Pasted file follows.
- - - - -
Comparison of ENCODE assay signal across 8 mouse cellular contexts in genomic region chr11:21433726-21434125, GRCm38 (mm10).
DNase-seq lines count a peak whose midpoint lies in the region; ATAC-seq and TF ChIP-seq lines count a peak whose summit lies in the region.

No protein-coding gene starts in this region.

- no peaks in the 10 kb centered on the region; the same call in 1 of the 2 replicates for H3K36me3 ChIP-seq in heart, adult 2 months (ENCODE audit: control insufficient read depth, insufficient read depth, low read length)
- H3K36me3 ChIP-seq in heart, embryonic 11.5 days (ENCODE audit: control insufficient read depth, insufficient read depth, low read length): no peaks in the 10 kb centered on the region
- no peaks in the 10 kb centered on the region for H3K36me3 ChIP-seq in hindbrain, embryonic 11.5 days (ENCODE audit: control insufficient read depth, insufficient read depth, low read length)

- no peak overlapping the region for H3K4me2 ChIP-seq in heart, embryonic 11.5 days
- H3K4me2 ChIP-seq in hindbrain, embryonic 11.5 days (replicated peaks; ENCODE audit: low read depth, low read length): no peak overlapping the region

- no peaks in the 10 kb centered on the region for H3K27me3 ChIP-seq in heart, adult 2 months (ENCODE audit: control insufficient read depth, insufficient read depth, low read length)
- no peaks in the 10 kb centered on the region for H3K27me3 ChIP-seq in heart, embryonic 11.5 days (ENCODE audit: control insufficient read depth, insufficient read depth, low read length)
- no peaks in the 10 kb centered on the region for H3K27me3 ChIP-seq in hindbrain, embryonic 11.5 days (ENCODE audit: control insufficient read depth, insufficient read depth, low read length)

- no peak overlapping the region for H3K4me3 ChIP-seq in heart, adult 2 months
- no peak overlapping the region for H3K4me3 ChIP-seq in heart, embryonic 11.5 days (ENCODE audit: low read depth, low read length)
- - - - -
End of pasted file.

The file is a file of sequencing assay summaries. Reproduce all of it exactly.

Comparison of ENCODE assay signal across 8 mouse cellular contexts in genomic region chr11:21433726-21434125, GRCm38 (mm10).
DNase-seq lines count a peak whose midpoint lies in the region; ATAC-seq and TF ChIP-seq lines count a peak whose summit lies in the region.

No protein-coding gene starts in this region.

- no peaks in the 10 kb centered on the region; the same call in 1 of the 2 replicates for H3K36me3 ChIP-seq in heart, adult 2 months (ENCODE audit: control insufficient read depth, insufficient read depth, low read length)
- H3K36me3 ChIP-seq in heart, embryonic 11.5 days (ENCODE audit: control insufficient read depth, insufficient read depth, low read length): no peaks in the 10 kb centered on the region
- no peaks in the 10 kb centered on the region for H3K36me3 ChIP-seq in hindbrain, embryonic 11.5 days (ENCODE audit: control insufficient read depth, insufficient read depth, low read length)

- no peak overlapping the region for H3K4me2 ChIP-seq in heart, embryonic 11.5 days
- H3K4me2 ChIP-seq in hindbrain, embryonic 11.5 days (replicated peaks; ENCODE audit: low read depth, low read length): no peak overlapping the region

- no peaks in the 10 kb centered on the region for H3K27me3 ChIP-seq in heart, adult 2 months (ENCODE audit: control insufficient read depth, insufficient read depth, low read length)
- no peaks in the 10 kb centered on the region for H3K27me3 ChIP-seq in heart, embryonic 11.5 days (ENCODE audit: control insufficient read depth, insufficient read depth, low read length)
- no peaks in the 10 kb centered on the region for H3K27me3 ChIP-seq in hindbrain, embryonic 11.5 days (ENCODE audit: control insufficient read depth, insufficient read depth, low read length)

- no peak overlapping the region for H3K4me3 ChIP-seq in heart, adult 2 months
- no peak overlapping the region for H3K4me3 ChIP-seq in heart, embryonic 11.5 days (ENCODE audit: low read depth, low read length)